Why are teachers leaving the classroom? Lawrence Township plans to find out.

March 5, 2024 | From Mirror Indy https://mirrorindy.org/lawrence-township-sets-out-to-discover-why-teachers-are-leaving-the-classroom/

Eighth grade teacher Sabrina Tiggs floats from desk to desk during Black history class. She checks on projects, troubleshoots glue guns and calls out students she sees with cell phones, all while moderating a debate about what music to play during class.

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Last week was too much T-Pain, her student teacher pipes up above students. Michael Jackson it is.

“I want to love you. Pretty young thing,” Tiggs sings as she leans over a student’s desk to offer feedback on their presentation about Black hair.

Tiggs is one of more than a dozen Lawrence Township educators studying this year why teachers are leaving the classroom. The 16-year veteran of Lawrence Township gets it. At the end of the year, she’s leaving, too.

“I’m mom, I’m auntie, I am the nurse, I am the teacher, I am the counselor,” Tiggs said, describing her role in the classroom. “We as educators, we are everything.”

The new study comes amid a national teacher shortage that’s being felt in Indianapolis. Marion County’s teacher retention rate was 68.5% last year, meaning about one in three teachers chose not to return to their school.

Local education nonprofit Teach Indy is leading a coalition to encourage educators to identify challenges and propose solutions schools can adopt to make teaching jobs easier. In doing so, Teach Indy officials say they hope to flip the conversation surrounding teacher retention.

“A lot of places around the country where this type of work is happening, I do feel like it’s more central office-down as opposed to bottom-up,” Teach Indy Executive Director Sara Marshall said. “That’s why I think our cohort is really unique. It’s: How do you go to the people that are closest to the challenge, which is the teachers themselves, and empower them to solve for challenges?”

A teacher-led effort

Teach Indy chose Lawrence Township first for its “Reimagining the Teacher Role” project, Marshall said, because the district had shown innovative thinking in the past about teacher retention. The nonprofit plans to expand to other schools in the future.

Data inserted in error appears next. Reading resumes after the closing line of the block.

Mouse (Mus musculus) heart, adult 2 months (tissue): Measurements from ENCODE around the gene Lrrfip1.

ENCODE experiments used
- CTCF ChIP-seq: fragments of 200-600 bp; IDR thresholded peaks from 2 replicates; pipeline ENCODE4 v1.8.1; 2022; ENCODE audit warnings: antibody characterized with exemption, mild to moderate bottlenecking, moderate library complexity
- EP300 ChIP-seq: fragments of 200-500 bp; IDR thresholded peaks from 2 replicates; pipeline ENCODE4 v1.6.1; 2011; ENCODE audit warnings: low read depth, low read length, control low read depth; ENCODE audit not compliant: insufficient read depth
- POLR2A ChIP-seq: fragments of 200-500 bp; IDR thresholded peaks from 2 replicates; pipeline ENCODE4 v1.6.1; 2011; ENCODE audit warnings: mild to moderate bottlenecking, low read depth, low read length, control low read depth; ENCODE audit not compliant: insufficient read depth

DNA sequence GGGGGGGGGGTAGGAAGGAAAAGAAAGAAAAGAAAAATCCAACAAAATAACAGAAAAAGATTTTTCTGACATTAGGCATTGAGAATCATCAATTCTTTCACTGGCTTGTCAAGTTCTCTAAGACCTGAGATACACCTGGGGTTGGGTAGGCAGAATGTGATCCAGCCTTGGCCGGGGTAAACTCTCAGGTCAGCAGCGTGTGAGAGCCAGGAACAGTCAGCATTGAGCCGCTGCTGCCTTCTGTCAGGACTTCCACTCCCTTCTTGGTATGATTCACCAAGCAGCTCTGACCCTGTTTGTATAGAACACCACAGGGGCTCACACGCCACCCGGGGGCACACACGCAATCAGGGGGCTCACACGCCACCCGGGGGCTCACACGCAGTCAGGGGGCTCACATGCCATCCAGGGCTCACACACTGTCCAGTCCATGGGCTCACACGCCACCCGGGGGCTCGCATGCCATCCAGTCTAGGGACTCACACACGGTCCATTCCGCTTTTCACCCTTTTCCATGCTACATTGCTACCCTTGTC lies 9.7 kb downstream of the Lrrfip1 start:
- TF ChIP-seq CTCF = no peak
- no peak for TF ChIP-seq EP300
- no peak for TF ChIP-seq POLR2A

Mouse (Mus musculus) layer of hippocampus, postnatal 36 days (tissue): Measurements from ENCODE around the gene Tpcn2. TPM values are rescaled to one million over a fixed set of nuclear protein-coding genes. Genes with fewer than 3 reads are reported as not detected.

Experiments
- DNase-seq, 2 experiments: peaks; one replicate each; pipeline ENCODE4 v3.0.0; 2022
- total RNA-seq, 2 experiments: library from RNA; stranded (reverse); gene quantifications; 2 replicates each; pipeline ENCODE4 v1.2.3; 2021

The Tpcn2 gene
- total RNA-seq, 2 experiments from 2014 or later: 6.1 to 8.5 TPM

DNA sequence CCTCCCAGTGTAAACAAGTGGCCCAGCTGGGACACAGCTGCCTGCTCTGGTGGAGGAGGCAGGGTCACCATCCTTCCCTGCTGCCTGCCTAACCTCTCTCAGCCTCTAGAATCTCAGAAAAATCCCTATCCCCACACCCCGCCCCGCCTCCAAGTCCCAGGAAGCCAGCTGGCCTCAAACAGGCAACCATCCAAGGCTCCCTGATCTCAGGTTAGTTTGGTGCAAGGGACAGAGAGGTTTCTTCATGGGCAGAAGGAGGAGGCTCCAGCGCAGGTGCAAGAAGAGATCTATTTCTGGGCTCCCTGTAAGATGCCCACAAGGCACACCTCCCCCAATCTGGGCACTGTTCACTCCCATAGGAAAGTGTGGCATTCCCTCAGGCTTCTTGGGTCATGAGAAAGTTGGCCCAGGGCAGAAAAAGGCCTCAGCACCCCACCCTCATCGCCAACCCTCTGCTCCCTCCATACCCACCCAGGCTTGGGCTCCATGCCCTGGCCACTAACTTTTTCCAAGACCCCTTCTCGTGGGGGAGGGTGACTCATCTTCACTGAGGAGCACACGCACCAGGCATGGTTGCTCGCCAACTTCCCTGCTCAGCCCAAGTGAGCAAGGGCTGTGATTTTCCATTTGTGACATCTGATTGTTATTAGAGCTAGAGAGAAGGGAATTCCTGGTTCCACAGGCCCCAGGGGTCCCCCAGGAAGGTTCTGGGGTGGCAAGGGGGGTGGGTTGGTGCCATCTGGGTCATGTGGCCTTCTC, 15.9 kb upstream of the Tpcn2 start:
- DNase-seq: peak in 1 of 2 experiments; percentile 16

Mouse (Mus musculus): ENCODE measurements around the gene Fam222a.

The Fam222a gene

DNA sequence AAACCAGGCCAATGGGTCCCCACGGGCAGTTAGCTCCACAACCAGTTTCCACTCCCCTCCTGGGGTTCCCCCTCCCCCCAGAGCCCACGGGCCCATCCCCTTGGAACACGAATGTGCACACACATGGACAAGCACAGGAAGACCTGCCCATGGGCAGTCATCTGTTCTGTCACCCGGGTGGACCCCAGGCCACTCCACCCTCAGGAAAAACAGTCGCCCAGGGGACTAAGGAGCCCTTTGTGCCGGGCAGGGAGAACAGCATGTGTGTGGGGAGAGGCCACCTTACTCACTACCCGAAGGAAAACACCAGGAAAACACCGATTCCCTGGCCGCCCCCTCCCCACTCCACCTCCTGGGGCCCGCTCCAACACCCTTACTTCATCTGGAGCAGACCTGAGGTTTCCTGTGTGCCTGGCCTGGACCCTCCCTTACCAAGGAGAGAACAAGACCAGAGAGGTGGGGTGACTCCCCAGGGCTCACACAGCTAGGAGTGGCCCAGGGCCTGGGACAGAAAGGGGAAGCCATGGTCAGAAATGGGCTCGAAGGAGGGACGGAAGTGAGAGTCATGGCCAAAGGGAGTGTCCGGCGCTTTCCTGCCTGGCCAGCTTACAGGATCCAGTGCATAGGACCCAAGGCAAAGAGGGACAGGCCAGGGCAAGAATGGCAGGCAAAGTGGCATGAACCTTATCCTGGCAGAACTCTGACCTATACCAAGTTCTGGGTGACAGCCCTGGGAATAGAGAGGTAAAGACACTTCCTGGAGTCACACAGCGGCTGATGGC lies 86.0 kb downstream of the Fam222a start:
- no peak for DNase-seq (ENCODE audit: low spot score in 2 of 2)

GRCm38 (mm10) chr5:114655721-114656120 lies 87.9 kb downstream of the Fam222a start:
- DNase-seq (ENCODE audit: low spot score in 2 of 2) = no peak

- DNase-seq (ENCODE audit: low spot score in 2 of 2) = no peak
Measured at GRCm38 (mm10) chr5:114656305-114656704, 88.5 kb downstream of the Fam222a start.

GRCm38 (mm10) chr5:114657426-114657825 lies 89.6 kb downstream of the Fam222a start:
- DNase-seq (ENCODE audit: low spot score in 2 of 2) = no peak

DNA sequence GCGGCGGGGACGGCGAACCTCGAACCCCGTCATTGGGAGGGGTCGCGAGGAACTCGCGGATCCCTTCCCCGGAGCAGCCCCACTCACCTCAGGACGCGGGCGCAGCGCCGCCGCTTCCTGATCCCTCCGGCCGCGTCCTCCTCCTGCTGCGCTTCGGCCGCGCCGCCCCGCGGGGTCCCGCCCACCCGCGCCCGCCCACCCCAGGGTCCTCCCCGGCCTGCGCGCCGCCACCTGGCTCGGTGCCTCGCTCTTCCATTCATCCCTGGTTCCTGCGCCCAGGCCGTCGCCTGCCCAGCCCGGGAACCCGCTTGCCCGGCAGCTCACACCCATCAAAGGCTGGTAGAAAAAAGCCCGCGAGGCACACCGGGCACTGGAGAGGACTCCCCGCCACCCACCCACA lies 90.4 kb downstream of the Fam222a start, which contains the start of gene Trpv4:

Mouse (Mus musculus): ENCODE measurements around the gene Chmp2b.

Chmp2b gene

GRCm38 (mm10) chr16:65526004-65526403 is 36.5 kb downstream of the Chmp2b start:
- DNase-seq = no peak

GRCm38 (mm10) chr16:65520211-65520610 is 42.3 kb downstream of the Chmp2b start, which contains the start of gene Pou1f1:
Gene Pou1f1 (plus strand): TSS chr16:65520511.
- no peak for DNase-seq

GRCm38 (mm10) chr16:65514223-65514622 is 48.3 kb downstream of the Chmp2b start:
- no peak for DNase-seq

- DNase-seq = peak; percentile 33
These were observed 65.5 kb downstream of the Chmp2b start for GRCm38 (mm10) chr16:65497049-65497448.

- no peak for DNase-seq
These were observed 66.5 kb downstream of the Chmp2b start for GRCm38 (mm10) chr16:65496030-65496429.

Lawrence Central and Lawrence North high schools and Belzer and Fall Creek middle schools are participating in the study this year. Groups of two or three teachers, plus a building leader, will work together in each school to interview colleagues about their jobs, including what they like and what challenges they run into regularly.

A Teach Indy coach will work with the cohorts to discuss what they learned and brainstorm possible solutions. The groups will bring those ideas to their peers for feedback and, by August, begin testing the solutions in their schools.

Marshall said schools that have participated in similar exercises have explored a four-day work week or hybrid work models. Teachers in Lawrence could look at similar ideas or consider something totally different.

“We’re purposefully trying to keep everybody from jumping to solutions,” Marshall said. “Lawrence North’s solution might look very different, and their challenge might look very different than Belzer’s or Fall Creek’s.”

Lawrence schools intend to test proposed solutions during the fall 2024 semester, Marshall said. Then, the cohort will reflect on the changes and whether they could be replicated in other schools.

Though it’s a teacher-led study, making big changes like shifting educators’ work schedules would require support from administrators. That’s where regular communication with district leadership comes in, Marshall said.

“We know that having a high-quality teacher is the No. 1 factor in student success,” Lawrence Township Superintendent Shawn Smith said in a statement. “We are committed to ensuring that all students have excellent teachers.”

Why some teacher leave

To Tiggs, some reasons for teacher burnout, such as a demanding workload, are clear. She crafts her own curriculum, manages her classroom and mentors students and other teachers.

Tiggs and student teacher DJ Kirby, who is finishing up her last year at IUPUI, said they believe teaching is a calling, one they felt drawn to because of the kids.

Working with students, they said, takes time, patience and the ability to meet kids where they’re at. That means celebrating successes, but also managing them on their worst days, too.

Not all teachers are prepared to do that, Tiggs said. She’s seen many educators learn in college the content they need to teach students but not the classroom management skills. She said she’s seen many young educators leave teaching simply because they weren’t prepared to step into the classroom.

Meanwhile, veteran teachers leave to pursue jobs in administration or research, Tiggs said. She knows because she’s one of them.

At the end of the semester, Tiggs said she plans to take a sabbatical and decide on next steps. She’s thinking about starting a doctoral program, studying urban education and law, so she can more fully focus her attention on exploring the big questions in education, such as why teachers are quitting.

Even though she plans to leave the classroom, Tiggs said she hopes to continue her work with Teach Indy. She won’t be teaching her middle school students anymore, Tiggs said. Instead, she’ll be teaching the next generation of teachers.

“It’s about giving back and making sure that the next generation is prepared and ready for what they have to face in the real world,” Tiggs said. “I feel like if I don’t do it, I’m not doing what I was put on this Earth to do.”

Mirror Indy reporter Carley Lanich covers early childhood and K-12 education. Contact her at carley.lanich@mirrorindy.org or follow her on X @carleylanich.